Now bundle the data for your water sample as an "iso" data object using the function iso(). Note that isoWater uses a bivariate normal distribution to describe all water sample values; thus the parameters in an iso object include the H and O isotope values, their 1 standard deviation uncertainties, and the error covariance for H and O. For measured sample values the covariance might be expected to be zero (the default value in iso()), but for many values (e.g., potential sample or source values estimated from multiple measurements) the H and O error covariance will be substantial.

#we will analyze one of our lake water samples, and assume realistic
#values of analytical uncertainty and no error covariance
obs = iso(ld$data$d2H[1], ld$data$d18O[1], 0.5, 0.1)

Lastly, we need to provide a prior distribution for the evaporation line slope, which is represented as a univariate normal distribution with mean and standard deviation parameters. These can be tricky to estimate, but there are number of papers out there that provide guidance, as well as some tools and data products that might help.

#assumed value that is reasonable for lake water evaporation in this
slope = c(5.2, 0.3)

With our inputs prepared, we can run the analysis using mwlSource().

mwls1 = mwlSource(obs, MWL, slope, ngens = 5e3)

The summary object returned by the function provides two statistics that can be used to assess convergence (Rhat and effective sample size), in addition to summary statistics for the posterior distribution. For the relatively small chain lengths run in these examples we don't expect strong convergence. The function's output also includes an object containing all posterior samples (isoWater functions thin the posterior to 2500 samples per chain by default), which we can plot as a trace plot to visually assess burn-in and convergence:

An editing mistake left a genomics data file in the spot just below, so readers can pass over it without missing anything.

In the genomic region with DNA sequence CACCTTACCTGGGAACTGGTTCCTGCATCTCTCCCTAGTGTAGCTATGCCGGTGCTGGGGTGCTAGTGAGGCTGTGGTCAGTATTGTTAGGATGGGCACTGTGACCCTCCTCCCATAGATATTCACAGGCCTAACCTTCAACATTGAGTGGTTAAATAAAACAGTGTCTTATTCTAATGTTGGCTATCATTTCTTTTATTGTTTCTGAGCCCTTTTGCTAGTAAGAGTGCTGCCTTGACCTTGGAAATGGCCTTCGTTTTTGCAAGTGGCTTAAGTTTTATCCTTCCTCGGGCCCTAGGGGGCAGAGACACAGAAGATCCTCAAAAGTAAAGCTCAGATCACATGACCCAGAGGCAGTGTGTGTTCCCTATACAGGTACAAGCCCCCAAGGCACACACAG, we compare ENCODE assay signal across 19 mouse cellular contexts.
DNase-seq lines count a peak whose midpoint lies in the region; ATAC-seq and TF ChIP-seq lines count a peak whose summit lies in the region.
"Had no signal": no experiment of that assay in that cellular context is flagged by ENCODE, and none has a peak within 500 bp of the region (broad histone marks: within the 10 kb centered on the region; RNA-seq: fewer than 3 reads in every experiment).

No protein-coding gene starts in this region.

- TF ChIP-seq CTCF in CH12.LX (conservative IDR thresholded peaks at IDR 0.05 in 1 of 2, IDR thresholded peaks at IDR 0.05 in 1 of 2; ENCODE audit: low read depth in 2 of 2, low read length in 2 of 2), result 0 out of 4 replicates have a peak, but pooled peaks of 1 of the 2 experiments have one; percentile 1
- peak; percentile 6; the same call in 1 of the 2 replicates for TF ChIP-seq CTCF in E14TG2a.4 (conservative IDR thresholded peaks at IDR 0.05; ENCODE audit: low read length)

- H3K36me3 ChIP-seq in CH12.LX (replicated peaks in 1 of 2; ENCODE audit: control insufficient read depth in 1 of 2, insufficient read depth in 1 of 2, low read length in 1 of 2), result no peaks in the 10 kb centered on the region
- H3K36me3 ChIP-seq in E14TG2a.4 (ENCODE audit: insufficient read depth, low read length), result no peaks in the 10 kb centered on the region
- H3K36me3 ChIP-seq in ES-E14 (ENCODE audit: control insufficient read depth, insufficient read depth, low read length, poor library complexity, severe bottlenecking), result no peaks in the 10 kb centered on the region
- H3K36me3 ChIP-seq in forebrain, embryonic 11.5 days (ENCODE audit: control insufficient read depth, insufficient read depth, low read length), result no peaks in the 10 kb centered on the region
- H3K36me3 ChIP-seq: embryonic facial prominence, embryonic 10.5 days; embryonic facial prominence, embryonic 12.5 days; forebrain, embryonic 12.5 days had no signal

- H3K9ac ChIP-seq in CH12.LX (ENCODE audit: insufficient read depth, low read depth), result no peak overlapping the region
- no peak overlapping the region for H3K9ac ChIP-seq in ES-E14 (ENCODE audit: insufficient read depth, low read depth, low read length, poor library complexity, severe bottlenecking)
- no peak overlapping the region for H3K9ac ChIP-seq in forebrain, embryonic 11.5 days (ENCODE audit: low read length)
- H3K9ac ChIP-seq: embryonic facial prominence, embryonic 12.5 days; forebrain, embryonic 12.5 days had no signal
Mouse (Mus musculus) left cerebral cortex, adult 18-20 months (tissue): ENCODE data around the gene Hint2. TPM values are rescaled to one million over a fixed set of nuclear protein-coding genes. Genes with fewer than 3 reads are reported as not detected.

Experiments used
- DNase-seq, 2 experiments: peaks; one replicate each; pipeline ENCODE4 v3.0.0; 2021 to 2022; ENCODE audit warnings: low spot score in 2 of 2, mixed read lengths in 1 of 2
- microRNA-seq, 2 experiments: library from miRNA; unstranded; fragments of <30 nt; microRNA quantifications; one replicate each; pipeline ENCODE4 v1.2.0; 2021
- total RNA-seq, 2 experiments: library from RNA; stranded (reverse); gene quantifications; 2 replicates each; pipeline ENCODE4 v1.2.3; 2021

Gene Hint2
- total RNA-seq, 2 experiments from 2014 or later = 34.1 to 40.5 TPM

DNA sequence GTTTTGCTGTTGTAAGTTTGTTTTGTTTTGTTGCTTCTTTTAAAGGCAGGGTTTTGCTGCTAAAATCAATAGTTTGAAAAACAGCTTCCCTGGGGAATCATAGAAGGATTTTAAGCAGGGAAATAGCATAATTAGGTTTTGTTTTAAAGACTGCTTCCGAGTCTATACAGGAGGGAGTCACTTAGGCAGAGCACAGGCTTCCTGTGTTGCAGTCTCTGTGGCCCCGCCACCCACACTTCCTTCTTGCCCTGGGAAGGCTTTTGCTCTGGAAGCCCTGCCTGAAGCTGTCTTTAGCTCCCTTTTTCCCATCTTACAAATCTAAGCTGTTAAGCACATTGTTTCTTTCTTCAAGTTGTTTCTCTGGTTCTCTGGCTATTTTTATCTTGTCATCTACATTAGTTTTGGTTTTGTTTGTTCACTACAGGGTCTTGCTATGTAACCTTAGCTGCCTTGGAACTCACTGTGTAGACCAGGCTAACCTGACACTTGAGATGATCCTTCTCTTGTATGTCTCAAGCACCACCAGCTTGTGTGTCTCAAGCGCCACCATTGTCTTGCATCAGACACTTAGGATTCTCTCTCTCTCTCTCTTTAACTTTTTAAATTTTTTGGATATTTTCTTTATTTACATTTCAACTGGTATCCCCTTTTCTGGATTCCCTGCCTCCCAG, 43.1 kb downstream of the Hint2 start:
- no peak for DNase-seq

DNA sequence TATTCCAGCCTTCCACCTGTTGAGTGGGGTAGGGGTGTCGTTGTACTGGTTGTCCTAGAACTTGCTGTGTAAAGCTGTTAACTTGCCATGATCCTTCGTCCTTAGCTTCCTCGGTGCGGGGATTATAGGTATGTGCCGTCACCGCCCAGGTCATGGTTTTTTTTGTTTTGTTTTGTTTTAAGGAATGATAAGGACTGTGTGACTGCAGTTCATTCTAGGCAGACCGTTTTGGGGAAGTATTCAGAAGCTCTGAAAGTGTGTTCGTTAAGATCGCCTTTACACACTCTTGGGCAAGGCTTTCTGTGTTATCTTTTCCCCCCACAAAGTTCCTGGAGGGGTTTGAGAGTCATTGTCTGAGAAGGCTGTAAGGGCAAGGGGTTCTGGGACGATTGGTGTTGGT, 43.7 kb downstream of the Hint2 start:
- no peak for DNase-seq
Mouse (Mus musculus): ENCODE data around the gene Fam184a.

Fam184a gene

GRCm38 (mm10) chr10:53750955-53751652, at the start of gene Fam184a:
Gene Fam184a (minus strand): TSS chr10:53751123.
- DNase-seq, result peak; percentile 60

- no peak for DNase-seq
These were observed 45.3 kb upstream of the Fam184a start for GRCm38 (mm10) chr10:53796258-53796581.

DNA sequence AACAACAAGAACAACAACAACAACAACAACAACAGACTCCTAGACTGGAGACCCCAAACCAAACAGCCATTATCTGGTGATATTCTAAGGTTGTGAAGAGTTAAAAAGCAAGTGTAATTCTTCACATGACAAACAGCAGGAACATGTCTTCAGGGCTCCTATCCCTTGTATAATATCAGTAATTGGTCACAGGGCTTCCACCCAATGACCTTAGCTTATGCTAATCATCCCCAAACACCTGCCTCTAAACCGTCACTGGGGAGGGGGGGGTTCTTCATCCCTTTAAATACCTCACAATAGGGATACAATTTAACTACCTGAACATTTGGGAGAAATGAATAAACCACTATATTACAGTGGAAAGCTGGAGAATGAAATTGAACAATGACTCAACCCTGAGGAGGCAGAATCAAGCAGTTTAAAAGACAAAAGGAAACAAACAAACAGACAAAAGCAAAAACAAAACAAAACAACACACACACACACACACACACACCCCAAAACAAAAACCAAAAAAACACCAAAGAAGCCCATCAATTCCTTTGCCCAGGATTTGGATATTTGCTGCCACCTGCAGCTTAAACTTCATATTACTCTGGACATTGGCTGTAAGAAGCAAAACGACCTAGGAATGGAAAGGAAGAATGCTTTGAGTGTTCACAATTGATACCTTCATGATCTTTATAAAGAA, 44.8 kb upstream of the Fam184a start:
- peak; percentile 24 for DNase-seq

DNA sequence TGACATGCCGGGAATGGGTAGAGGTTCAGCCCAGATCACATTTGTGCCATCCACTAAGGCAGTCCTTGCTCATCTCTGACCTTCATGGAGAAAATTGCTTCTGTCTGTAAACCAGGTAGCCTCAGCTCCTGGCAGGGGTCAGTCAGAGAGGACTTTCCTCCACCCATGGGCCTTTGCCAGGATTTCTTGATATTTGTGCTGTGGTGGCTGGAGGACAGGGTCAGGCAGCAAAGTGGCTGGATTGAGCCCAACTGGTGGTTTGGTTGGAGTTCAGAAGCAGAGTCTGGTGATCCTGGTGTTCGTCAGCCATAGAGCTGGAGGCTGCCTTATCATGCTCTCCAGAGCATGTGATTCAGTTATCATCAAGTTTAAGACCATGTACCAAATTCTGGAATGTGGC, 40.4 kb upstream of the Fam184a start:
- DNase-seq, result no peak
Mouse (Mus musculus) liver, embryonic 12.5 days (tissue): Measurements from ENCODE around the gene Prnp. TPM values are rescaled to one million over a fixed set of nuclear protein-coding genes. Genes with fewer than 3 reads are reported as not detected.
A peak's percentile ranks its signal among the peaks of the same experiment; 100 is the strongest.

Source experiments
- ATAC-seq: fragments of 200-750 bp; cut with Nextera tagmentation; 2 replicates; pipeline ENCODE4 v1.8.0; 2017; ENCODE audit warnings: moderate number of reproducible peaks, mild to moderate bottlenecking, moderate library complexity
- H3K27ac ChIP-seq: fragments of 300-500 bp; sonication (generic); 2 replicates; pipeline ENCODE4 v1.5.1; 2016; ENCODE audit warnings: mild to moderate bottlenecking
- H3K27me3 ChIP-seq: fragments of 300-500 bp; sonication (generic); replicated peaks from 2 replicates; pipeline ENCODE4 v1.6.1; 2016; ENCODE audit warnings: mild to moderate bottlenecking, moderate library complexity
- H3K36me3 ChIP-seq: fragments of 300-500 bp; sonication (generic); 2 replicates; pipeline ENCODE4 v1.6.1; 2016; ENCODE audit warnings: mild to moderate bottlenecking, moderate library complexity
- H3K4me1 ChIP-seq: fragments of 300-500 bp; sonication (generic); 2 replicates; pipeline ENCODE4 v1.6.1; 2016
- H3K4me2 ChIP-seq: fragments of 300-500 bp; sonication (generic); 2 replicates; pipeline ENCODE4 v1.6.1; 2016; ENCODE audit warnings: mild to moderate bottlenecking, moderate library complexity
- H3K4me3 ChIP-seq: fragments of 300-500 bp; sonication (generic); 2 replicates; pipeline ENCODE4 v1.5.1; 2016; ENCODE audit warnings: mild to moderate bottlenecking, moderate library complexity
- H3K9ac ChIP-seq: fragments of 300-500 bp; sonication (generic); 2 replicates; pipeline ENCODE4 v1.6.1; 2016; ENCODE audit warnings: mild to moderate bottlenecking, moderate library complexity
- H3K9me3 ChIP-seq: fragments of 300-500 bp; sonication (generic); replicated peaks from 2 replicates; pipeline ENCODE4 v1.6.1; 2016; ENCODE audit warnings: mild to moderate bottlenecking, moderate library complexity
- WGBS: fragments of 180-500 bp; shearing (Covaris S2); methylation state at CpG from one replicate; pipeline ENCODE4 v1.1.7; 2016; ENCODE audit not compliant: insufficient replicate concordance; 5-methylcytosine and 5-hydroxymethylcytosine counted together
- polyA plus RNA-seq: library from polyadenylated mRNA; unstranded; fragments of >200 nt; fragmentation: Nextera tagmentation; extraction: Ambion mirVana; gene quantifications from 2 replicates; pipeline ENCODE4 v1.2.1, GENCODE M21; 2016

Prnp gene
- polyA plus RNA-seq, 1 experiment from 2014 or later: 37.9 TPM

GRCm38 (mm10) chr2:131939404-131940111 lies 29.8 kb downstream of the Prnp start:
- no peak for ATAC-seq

plot(mwls1$results$source_d2H[1:2500], type = "l", ylim = range(mwls1$results$source_d2H))
lines(mwls1$results$source_d2H[2501:5000], col=2)
lines(mwls1$results$source_d2H[5001:7500], col=3)

The MWL model uses one of two line statistics to constrain the source water prior distribution. The default, shown above, uses the MWL prediction interval as the prior, appropriate if the source is best represetned as a single sample of the type used to define the MWL. Alternatively, the argument stype = 2 can be provided to use the confidence interval as the prior constraint, appropriate for samples where the source is best represented as a mixture of many samples of the type used to define the MWL. You can see that this makes a substantial difference in the resulting posterior distribution, so make sure you're using the right statistics for your problem:

mwls2 = mwlSource(obs, MWL, slope, stype = 2, ngens = 5e3)
omar = par("mar")
par(mar = c(5, 5, 1, 1))
plot(HO[, 2:1], xlim = c(-20, 0), ylim = c(-140, 0),
     xlab = expression(delta^{18}*"O"),
     ylab = expression(delta^{2}*"H"))
abline(MWL[2], MWL[1])
points(obs[2:1], col = "red")